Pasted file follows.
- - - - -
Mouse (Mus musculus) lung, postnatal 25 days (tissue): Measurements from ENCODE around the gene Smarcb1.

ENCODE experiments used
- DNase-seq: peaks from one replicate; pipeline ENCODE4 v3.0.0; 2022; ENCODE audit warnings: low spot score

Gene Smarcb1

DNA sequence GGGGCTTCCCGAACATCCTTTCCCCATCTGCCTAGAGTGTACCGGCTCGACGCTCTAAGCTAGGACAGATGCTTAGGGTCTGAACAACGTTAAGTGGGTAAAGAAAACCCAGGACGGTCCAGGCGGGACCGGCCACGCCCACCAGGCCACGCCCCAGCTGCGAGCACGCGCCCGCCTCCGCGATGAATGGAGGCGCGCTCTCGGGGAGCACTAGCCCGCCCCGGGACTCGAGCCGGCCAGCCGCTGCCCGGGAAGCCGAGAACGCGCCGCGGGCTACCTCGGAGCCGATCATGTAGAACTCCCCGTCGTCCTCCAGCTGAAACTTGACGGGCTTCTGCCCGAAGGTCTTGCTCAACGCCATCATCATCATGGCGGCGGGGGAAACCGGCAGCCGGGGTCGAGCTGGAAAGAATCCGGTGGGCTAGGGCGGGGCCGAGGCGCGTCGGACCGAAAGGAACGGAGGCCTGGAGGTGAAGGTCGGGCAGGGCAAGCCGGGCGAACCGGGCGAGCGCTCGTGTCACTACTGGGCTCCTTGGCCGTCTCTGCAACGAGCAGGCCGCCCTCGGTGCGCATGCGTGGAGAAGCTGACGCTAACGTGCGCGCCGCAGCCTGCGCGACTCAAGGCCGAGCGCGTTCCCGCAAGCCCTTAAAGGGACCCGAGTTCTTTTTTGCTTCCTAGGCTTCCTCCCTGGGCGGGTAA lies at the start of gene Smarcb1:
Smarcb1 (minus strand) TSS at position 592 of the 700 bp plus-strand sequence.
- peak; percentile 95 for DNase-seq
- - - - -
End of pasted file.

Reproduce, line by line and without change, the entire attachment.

Mouse (Mus musculus) lung, postnatal 25 days (tissue): Measurements from ENCODE around the gene Smarcb1.

ENCODE experiments used
- DNase-seq: peaks from one replicate; pipeline ENCODE4 v3.0.0; 2022; ENCODE audit warnings: low spot score

Gene Smarcb1

DNA sequence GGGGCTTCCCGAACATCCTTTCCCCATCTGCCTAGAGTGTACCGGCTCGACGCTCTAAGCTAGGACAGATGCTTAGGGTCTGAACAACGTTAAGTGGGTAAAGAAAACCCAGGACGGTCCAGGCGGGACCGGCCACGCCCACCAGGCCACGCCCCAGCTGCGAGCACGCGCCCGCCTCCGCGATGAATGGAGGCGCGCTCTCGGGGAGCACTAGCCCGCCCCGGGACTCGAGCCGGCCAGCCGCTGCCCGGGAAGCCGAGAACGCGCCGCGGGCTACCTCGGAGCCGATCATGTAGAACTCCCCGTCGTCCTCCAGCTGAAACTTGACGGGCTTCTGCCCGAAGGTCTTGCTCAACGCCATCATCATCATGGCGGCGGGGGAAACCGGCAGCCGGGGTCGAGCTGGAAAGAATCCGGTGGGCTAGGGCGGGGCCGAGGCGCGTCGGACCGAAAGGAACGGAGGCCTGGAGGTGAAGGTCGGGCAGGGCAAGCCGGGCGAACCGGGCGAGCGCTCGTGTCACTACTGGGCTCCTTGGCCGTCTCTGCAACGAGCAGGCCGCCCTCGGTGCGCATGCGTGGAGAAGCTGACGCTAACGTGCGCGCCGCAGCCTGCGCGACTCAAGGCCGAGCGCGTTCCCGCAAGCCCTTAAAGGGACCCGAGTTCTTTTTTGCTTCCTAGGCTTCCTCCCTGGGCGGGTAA lies at the start of gene Smarcb1:
Smarcb1 (minus strand) TSS at position 592 of the 700 bp plus-strand sequence.
- peak; percentile 95 for DNase-seq